Why it matters

Holding that an employee was equitably estopped from denying a defendant’s right to arbitrate an employment dispute, a California appellate court affirmed a trial court’s grant of a motion to compel arbitration. Real Time Staffing Services hired Narciso Garcia as an hourly employee. As part of the hiring process, Garcia filled out an employment application that included an arbitration agreement. Garcia was then assigned to work for Pexco LLC. When Garcia later sued both Real Time and Pexco for violations of the state’s Labor Code, the defendants moved to compel arbitration. Garcia objected, arguing that Pexco was not a signatory to the arbitration agreement. A trial court granted the motion to compel, and the appellate panel affirmed. Each cause of action in the complaint was alleged against “All Defendants,” with no distinction between Real Time and Pexco, the court said, leaving Garcia’s claims intertwined between the defendants. “On these facts, it is inequitable for the arbitration of Garcia’s assignment to proceed with Real Time, while preventing Pexco from participating,” the court wrote.

Detailed discussion

Narciso Garcia was hired by Real Time Staffing Services in 2011 as an hourly employee. As part of the hiring process at the temporary staffing company, Garcia filled out an application that included an arbitration agreement. The agreement provided that “any dispute” between Real Time and Garcia would be determined by binding arbitration.

Garcia was assigned by Real Time to work at Pexco. In 2014, he filed suit against Real Time and Pexco, asserting violations of the Labor Code and unfair business practices pertaining to payment of wages during his stint at Pexco. Each cause of action in the complaint was alleged against “All Defendants,” with no distinction between Real Time and Pexco.

The defendants moved to compel arbitration, and a trial court granted the motion. Garcia appealed the order granting Pexco’s motion, arguing that because Pexco was a nonsignatory to the arbitration agreement, the claims against Pexco should be tried separately.

While the general rule is that one must be a party to an arbitration agreement to be bound by it or invoke it, the appellate panel determined that the equitable estoppel exception applied. “Under this exception, ‘a non-signatory defendant may invoke an arbitration clause to compel a signatory plaintiff to arbitrate its claim when the causes of action against the nonsignatory are “intimately founded in and intertwined with” the underlying contract obligations,’” the court stated. “The doctrine applies where the claims are ‘based on the same facts and are inherently inseparable’ from the arbitrable claims against signatory defendants.”

The court disagreed with Garcia’s contention that his claims were not sufficiently “intertwined” with the underlying arbitration agreement because his claims were based upon statutory violations and did not sound in contract.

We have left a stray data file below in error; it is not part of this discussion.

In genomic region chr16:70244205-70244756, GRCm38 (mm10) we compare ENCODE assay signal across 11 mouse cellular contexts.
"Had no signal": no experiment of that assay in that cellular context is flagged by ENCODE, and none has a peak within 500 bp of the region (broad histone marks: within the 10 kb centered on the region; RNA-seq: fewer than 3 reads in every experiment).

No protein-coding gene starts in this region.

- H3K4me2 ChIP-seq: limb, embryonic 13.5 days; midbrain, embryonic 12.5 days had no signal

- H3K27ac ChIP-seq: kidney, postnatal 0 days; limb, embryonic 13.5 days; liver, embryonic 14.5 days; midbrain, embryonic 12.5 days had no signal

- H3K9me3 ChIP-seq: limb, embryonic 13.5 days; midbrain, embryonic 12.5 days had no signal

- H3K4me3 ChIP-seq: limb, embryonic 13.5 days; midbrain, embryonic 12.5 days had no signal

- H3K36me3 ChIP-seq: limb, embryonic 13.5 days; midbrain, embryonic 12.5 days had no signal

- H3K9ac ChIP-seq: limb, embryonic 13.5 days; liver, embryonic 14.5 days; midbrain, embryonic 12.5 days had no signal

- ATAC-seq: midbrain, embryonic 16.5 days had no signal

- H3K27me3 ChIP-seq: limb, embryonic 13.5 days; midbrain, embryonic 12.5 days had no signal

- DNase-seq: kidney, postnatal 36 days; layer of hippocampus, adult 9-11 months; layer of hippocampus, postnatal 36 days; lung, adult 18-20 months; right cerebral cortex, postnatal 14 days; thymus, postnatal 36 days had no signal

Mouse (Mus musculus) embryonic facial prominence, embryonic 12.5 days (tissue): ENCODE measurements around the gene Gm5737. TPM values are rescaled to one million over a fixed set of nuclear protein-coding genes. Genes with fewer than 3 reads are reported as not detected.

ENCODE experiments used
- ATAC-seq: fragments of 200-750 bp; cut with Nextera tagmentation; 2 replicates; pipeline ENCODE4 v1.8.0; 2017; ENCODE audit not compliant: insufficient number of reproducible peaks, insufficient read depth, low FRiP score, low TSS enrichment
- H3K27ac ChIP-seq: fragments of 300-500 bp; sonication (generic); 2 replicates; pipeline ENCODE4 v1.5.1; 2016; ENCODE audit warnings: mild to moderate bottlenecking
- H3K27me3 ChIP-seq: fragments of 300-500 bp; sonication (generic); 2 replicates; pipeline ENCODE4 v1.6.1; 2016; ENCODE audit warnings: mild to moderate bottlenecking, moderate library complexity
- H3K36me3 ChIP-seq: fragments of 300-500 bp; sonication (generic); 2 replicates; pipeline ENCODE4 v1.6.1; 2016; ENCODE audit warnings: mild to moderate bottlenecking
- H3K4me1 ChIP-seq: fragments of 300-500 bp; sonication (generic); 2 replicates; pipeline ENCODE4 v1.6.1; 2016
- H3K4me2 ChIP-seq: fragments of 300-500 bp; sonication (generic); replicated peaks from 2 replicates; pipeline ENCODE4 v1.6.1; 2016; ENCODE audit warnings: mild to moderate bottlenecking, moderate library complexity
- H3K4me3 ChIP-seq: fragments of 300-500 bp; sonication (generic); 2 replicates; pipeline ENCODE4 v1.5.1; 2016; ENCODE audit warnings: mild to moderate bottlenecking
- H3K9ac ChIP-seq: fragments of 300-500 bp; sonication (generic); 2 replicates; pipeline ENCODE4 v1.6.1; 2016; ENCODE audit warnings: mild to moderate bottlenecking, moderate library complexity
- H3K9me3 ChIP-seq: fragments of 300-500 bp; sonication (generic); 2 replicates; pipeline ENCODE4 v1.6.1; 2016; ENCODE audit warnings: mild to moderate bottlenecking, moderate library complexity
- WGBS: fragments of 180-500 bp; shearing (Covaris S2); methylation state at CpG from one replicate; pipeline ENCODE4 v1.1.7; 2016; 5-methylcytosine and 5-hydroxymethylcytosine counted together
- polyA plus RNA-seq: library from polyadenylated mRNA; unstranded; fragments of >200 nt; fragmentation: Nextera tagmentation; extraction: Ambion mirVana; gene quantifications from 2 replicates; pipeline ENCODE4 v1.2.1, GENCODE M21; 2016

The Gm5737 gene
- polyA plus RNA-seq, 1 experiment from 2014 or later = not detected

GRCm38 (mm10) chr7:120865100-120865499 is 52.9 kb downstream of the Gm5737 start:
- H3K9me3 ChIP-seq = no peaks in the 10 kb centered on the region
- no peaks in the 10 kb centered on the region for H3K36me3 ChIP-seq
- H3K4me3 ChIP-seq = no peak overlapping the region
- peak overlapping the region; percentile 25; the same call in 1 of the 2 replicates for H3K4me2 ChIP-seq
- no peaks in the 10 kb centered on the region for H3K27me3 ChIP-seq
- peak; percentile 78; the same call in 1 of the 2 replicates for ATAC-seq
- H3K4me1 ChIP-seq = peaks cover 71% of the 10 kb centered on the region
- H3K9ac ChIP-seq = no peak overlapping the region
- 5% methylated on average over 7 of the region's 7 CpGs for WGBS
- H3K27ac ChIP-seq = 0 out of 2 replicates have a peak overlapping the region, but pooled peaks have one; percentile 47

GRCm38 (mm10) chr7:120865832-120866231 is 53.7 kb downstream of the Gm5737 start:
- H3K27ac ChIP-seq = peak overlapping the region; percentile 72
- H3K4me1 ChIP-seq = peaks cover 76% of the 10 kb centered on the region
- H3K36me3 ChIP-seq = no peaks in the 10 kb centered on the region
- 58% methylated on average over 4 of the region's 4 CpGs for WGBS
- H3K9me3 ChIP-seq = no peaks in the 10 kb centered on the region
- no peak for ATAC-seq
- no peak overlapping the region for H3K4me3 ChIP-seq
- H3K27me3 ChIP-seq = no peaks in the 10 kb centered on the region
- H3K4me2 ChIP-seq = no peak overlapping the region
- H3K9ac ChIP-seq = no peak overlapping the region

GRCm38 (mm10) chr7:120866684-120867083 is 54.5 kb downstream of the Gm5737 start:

“Even though Garcia’s claims are styled as Labor Code violations, the arbitration agreement applies,” the panel wrote. “Labor Code violations are clearly, and indeed expressly, included as one of the types of disputes covered by the arbitration agreement. The arbitration agreement is so clear Garcia concedes Real Time may compel arbitration of his statutory claims under the agreement. This is because Garcia’s claims fall within the ambit of the arbitration clause due to the strong policy favoring arbitration and the language of the arbitration agreement.”

Further, “all of Garcia’s claims are intimately founded in and intertwined with his employment relationship with Real Time, which is governed by the employment agreement compelling arbitration,” the court said.

“On these facts, it is inequitable for the arbitration about Garcia’s assignment with Pexco to proceed with Real Time, while preventing Pexco from participating. This is because Garcia’s claims against Pexco are rooted in his employment relationship with Real Time, and the governing arbitration agreement expressly includes statutory wage and hour claims. Garcia does not distinguish between Real Time and Pexco in any way. All of Garcia’s claims are based on the same facts alleged against Real Time. Garcia cannot attempt to link Pexco to Real Time to hold it liable for alleged wage and hour claims, while at the same time arguing the arbitration provision only applies to Real Time and not Pexco.”

Given Garcia’s allegations that Pexco and Real Time were his joint employers, the agency exception would also apply to require arbitration, the panel added. “[T]he operative complaint alleged workplace violations against Real Time and Pexco as joint employers, referred to both employers collectively as ‘defendants’ without any distinction, and alleged identical claims and conduct regarding unlawful and improper acts,” the court said.

The panel, accordingly, affirmed the motion to compel arbitration.

To read the opinion in Garcia v. Pexco, LLC, click here.